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OMG…WTF…and any other acronym that fits

I’m miserable. This week is a perfect example of why I consistently bitch about summer. I’d take a blizzard over this any day.

You know it’s bad when your cell phone rings, you pick it up, and it’s an automatically-generated recording from NStar advising me to conserve energy.

You know it’s bad when you get in to work and there are emails from facilities asking you to conserve energy.

You know it’s bad when the commuter rail is having to reduce it’s speeds because the tracks are rippling/expanding from the heat (leaving passengers with an extra 20 minutes on potentially 100+ degree platforms.

You know it’s bad when a pregnant woman dies at a Red Sox game while sitting in the sun-drenched bleachers.

My commute home last night was dreadful. Why is it that there always seems to be the biggest complications on bad-weather days? I got to Harvard station last night and waited with hundreds and hundreds (or more?) of passengers on the platform for a train that never came for 20 minutes. We were all sweating to death. Finally a train arrived. It was the longest train I’d ever seen: it must have been the length of three train station platforms. It appeared that two (TWO!!!) entire trains (not just the cars..but the entire link of trains) became disabled so a third group was pulling all of them.

Of course, that train went by and wasn’t taking any passengers.

Then I switched at Park (from red to green) and five (FIVE!) Government Center trains came by before one that went the two extra stops to my stop (North Station). This has always been a pet peeve of mine. North Station is the 2nd or 3rd most major transit hub in New England yet the MBTA doesn’t have all green lines go there. WHY?

Anyway, a train finally arrived after I waited on the humid 95-degree platform (with no fans to circulate air…well, they have fans – they just weren’t on!). But the train had a wheelchair bound person on it. And, since the line is not effectively ADA compliant, there was a 5+ minute delay while the train drivers got out, brought over the portable lift, raised it, brought out the ramp, lowered the platform, removed the passenger, put the lift back together again, and rolled it away.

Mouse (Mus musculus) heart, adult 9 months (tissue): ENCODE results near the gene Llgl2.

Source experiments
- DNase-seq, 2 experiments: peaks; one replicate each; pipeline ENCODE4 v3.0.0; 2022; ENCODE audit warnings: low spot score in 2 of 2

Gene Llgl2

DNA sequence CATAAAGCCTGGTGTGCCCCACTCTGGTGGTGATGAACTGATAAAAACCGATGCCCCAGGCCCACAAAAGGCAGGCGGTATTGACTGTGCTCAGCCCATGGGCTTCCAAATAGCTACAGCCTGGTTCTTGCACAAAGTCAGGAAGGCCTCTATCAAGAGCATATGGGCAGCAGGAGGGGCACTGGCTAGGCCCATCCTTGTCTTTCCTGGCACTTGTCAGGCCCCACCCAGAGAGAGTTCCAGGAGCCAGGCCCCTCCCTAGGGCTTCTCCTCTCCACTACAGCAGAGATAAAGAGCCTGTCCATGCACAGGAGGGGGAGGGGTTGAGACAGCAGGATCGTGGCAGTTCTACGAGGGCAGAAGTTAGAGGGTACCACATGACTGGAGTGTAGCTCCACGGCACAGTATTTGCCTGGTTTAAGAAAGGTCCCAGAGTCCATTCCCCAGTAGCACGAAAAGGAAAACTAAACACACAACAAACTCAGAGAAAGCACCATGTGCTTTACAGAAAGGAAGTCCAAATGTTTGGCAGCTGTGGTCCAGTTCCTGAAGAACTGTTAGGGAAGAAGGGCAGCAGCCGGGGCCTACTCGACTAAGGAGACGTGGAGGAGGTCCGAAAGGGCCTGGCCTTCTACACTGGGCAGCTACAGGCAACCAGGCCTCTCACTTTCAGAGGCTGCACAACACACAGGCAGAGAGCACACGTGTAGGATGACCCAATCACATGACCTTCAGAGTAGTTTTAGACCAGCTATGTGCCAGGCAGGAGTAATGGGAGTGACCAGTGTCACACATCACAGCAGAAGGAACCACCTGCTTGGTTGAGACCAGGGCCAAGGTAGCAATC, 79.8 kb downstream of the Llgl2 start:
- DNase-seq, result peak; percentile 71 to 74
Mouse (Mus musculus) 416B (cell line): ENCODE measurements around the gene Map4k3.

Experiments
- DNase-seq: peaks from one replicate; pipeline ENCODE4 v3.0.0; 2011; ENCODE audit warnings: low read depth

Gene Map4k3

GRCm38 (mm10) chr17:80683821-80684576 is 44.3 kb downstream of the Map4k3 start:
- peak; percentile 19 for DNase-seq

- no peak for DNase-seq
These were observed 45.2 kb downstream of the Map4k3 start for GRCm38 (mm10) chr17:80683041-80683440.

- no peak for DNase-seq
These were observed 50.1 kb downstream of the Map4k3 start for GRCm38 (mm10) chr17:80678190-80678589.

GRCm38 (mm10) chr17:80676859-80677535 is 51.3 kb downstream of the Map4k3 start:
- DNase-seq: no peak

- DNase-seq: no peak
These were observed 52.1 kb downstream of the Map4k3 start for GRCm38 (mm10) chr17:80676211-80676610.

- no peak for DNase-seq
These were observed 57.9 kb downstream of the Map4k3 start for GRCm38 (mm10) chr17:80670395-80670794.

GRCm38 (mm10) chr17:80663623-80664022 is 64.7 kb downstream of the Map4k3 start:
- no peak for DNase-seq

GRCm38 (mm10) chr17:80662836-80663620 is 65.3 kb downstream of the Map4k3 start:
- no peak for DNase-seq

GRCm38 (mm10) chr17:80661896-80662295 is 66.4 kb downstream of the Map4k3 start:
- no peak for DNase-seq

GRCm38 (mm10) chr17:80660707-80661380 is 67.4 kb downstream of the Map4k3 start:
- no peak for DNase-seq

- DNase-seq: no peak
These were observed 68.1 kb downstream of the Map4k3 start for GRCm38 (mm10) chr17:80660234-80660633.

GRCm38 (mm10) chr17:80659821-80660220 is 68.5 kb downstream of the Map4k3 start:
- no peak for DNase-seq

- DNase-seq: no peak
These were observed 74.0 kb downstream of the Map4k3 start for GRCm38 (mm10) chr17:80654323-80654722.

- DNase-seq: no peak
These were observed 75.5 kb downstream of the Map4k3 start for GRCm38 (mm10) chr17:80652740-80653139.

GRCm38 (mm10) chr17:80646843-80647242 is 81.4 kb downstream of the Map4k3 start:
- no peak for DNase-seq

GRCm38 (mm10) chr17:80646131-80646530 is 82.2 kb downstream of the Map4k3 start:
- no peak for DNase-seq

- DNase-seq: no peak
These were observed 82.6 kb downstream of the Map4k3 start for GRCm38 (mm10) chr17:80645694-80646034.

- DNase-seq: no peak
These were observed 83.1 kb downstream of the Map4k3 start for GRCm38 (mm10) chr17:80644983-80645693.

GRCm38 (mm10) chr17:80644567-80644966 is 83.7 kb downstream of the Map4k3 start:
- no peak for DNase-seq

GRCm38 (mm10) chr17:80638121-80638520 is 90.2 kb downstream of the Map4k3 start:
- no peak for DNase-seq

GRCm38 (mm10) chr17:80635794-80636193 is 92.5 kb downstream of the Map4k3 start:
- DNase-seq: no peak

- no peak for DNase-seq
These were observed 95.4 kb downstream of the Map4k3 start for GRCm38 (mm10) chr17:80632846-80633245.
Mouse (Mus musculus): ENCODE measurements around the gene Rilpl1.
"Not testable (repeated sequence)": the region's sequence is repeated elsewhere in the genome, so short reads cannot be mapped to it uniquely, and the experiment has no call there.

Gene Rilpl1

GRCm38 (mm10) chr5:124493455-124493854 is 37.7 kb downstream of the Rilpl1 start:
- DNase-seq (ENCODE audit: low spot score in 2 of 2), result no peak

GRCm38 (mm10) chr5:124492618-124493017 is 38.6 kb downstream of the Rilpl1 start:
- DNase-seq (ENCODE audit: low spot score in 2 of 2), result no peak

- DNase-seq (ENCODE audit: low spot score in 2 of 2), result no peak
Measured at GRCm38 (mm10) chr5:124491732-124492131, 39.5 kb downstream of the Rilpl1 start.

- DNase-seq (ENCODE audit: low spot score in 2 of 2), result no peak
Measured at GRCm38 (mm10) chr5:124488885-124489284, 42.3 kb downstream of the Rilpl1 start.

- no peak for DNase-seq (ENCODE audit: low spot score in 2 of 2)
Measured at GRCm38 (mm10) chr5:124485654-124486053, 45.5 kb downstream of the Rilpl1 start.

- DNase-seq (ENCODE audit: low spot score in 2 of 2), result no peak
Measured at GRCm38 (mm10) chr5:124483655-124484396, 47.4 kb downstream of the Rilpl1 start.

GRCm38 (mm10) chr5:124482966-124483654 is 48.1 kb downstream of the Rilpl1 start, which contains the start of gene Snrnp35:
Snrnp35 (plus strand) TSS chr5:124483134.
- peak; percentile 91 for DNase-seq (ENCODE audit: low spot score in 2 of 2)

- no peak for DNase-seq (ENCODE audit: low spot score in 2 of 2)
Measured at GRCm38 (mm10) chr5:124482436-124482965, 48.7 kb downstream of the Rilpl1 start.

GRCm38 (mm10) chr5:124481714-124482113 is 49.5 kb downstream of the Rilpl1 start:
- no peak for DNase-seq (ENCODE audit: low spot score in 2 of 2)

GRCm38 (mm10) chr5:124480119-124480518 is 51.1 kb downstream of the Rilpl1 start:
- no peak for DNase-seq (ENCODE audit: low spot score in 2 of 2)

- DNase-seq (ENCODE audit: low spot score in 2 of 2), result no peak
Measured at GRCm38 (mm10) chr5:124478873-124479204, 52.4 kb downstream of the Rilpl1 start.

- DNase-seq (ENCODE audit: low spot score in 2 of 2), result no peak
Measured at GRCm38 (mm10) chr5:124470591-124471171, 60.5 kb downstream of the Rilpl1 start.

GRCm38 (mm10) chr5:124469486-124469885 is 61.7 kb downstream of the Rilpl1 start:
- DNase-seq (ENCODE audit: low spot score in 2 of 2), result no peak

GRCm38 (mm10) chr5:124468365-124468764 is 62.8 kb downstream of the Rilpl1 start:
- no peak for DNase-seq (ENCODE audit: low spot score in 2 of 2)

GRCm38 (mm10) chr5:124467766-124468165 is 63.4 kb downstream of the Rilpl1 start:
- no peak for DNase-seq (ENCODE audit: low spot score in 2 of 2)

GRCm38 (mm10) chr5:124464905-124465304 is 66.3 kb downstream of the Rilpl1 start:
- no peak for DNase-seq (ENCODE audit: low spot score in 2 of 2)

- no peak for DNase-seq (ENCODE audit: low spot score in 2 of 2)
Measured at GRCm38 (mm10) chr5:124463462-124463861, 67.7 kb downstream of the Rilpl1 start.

I wanted to die.

And the poor man in the wheelchair: all of the heat-miserable passengers get upset with him as if it’s his fault – and then he’s stuck getting stared at while subway employees have to help him off the train. There has to be a better, less humiliating, solution to accomodating mobility-challenged passengers. At the very least, don’t the drivers have communication systems? Couldn’t they have called ahead and had people prepare the lift in advance to speed things up?

Or better yet, if the entire region is incapable of handling such heat (warranting recorded messages from utility companies and employers asking us to conserve energy at work) shouldn’t we just close all offices and send people home? Think about how much energy would be saved by turning off all of that electricity. Hell, we do it for 6 inches of snow. This is much worse.



  1. Comment by karyn on August 2, 2006 12:51 pm

    I agree with you completely – nature carries on despite societal demands and expectations… a reminder that we are intrinsically nature driven creatures who impose their own restrictions on themselves. Makes you wonder how we got to the top of the food chain, dunnit? I didn’t hear about the pregnant woman dying @ Fenway – how horrible. Yeah – that’s about the biggest tipoff that it’s too freaking hot. Go home, shut down the offices, conserve commercial electricity and sit in the tub. Fuck it.

  2. Comment by OTC on August 2, 2006 1:05 pm

    What kind of moron brings a woman that’s 7-months pregnant to a baseball game in 90+ degree heat? It’s tragic, but it was totally preventable.

  3. Comment by J.P. on August 2, 2006 2:14 pm

    I agree with you – they should close down office buildings in an attempt to save some energy. They close schools around here when there’s no heat, why don’t they do the same when the air conditioning isn’t working properly? I’m not being a baby about it, but perhaps if “the man” took an extra day or four off during the summer we wouldn’t have the energy concerns we have today.

  4. Comment by Jessie on August 2, 2006 3:47 pm

    Poor Karl!
    You must have been beside yourself after that commute. I officially give you permission to stay home for the duration of this terrible ordeal. File attending a Red Sox Game under “What NOT to do this summer…”

  5. Comment by chrispy on August 2, 2006 10:32 pm

    we have air conditioned subway stations, but then again all our summers are much like this one (though your heat index was something retarded like 115 degrees). hey it could be worse. you could lose power tonight.

    o o

  6. Comment by snarl on August 3, 2006 9:28 am

    Um, Jessie? File “attend a Red Sox Game” under what NOT to do the rest of my life!

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